Having worked with Cakewalk Sonar on a daily basis for a number of years, I know how to use the program to get the job done. Nevertheless, I still find myself discovering new ways of doing things, and I'm always on the lookout for ways to streamline my sessions. The following are some of my favorite tips and work-arounds for increasing productivity while using Sonar 5.
I constantly use Sonar's often-overlooked locked-views feature. By default, Sonar allows only one instance of a view to be open, but if you lock a view by clicking on the small lock icon on the right side of the view's title bar, you can then open another instance of that view. Holding down the Control key on your computer keyboard while choosing the view from the View menu automatically locks it as it opens. For example, you can edit two different MIDI tracks in the Piano Roll view without having to deal with overlapping notes by opening a separate instance of the Piano Roll view for each track.
FIG 1: You can tab a view by clicking the upper-left corner of the view''s window and choosing Enable Tabbed from the menu.
Loops and Lyrics
I usually open a separate instance of the Lyrics view for each of my audio tracks. Normally, you would use the Lyrics view to enter song lyrics for your MIDI tracks, and then print them with the Staff view. But you can also enter text in the Lyrics view of an audio track, and that doesn't interfere with the Staff view or printing functions. I use the Lyrics view to make notes about each audio track, such as how it was recorded and edited. Although the Description box in Track Properties can also be used for tracking notes, using locked Lyrics views instead keeps those notes constantly visible.
Locking the Loop Construction view is also very useful because you can tweak clips simultaneously on several tracks. For example, if you have a bass clip, a guitar clip, and a drum clip on three separate tracks but at the same location along the timeline, you can see the relationship between the clips as you tweak. Once you've opened all three Loop Construction views and positioned them for easy access, click on the Preview Loop button in each instance, and the three clips will play in sync. As playback loops, you can tweak the volume, panning, and pitch of the audio data and listen to the changes in real time.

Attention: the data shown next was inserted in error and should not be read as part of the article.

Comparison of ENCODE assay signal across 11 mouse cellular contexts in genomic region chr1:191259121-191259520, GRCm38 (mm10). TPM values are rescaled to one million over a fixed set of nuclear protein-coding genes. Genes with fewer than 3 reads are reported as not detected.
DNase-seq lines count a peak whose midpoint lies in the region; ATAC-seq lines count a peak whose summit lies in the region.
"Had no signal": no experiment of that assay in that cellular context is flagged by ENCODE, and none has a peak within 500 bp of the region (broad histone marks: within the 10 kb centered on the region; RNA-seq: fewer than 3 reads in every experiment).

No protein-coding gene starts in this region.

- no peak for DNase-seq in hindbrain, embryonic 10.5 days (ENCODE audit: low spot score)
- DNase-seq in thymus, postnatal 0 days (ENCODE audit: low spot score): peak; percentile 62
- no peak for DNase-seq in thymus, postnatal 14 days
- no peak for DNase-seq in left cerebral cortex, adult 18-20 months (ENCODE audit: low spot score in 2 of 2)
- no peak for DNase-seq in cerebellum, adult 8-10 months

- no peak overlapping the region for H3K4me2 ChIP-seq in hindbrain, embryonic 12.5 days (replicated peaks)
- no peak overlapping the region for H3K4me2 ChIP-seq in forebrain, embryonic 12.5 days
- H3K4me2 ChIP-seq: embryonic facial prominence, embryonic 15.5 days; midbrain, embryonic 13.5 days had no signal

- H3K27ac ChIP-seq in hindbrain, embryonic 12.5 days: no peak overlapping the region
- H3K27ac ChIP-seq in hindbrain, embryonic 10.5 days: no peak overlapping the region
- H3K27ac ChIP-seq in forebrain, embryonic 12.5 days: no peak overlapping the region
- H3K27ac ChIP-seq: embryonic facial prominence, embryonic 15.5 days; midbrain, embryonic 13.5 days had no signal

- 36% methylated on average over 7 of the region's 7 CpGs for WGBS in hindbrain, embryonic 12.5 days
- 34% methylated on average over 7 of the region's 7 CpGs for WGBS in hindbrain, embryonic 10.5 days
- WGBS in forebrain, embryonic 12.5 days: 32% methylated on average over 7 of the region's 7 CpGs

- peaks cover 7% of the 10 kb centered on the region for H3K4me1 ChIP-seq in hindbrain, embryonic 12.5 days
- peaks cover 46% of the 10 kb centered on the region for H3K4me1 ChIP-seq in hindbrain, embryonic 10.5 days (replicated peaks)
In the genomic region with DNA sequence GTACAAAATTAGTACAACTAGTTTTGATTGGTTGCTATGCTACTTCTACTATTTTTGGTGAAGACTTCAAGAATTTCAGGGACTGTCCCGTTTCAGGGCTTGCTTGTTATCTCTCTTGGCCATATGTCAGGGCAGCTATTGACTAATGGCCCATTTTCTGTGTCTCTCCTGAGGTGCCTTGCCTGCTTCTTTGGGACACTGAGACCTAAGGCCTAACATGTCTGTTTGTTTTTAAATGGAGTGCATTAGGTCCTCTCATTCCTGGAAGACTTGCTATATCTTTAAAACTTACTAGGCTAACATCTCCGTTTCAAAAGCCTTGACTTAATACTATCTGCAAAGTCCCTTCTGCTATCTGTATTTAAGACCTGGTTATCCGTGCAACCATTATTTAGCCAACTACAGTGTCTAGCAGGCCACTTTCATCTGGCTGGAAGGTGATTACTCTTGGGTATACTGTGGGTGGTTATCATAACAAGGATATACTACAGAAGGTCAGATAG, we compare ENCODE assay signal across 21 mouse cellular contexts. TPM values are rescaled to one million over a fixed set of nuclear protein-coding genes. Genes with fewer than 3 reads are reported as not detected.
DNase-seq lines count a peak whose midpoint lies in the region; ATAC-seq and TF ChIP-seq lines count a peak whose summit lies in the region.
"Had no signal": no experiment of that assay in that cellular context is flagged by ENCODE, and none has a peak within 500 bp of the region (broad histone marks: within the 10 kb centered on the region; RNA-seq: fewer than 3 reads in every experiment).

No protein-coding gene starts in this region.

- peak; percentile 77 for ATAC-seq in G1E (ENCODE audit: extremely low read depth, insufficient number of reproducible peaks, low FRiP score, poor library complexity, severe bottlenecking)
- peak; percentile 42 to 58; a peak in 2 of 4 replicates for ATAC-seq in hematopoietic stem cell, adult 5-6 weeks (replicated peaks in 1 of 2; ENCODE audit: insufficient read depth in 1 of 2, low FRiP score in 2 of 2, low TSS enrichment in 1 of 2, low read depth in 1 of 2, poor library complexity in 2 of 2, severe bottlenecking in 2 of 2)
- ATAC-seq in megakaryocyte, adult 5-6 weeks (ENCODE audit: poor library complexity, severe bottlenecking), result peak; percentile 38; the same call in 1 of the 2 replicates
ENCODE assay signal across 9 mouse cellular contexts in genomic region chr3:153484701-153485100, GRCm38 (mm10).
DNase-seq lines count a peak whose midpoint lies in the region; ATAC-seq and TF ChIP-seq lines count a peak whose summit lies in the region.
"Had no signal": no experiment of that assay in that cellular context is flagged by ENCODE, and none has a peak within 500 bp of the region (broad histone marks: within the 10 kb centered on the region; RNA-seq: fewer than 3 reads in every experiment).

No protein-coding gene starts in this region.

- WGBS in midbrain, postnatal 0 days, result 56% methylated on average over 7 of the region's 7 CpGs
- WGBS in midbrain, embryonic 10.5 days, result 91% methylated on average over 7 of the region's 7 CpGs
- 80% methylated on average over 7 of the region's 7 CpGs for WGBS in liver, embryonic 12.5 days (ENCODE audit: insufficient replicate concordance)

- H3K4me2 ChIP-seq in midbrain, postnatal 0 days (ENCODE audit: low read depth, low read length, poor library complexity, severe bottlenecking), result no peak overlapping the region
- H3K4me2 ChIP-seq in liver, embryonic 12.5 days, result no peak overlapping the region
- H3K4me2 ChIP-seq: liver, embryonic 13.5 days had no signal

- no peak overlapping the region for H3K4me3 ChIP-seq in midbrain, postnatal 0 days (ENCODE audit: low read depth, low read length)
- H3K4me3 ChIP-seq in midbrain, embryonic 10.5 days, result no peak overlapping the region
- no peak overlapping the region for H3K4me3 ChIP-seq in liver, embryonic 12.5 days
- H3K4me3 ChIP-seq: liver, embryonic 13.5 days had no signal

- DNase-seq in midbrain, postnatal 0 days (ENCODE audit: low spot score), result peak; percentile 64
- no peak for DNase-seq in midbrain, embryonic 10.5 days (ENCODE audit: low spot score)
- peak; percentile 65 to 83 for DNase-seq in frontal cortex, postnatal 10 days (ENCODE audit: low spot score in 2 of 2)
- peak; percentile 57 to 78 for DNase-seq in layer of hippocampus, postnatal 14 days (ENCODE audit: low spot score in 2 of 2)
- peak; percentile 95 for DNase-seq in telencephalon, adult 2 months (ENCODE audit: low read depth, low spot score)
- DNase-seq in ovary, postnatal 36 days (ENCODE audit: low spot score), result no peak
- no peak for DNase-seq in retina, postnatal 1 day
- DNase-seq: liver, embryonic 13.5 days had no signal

What's the Tab?
Having a large number of windows open can make working with the Sonar interface more cumbersome, but thanks to Sonar 5's new Tabbed views, you can easily organize those windows. To tab a view, click on the upper-left corner of the view's window and choose Enable Tabbed from the menu (see Fig. 1). The view is then docked in the lower-right area of the Track view and can be accessed by clicking on the appropriate tab. A quick way to tab all open views is to choose Enable Tabbing For Open Views from the View menu.
Tabbed views are also useful when you need frequent access to a particular view. For example, I like to keep the Markers view open and docked in the Track view at all times during a project. That allows me to easily navigate the entire project by clicking on any marker name. It also makes editing easier because you can make data selections by selecting markers in the Markers view.
Envelopes, Envelopes, Envelopes
Envelopes are one of the most important features of any sequencer. You can use them to automate volume and panning, effects settings, and even software-synth parameters. I use envelopes in every project for precise mixing and sonic control. Unfortunately, there are some situations in which working with envelopes in Sonar can be a bit challenging, so here are some time-saving work-arounds.
FIG 2: Using the Key Bindings dialog box, you can create special keyboard shortcuts that allow you to create volume and pan envelopes for multiple tracks.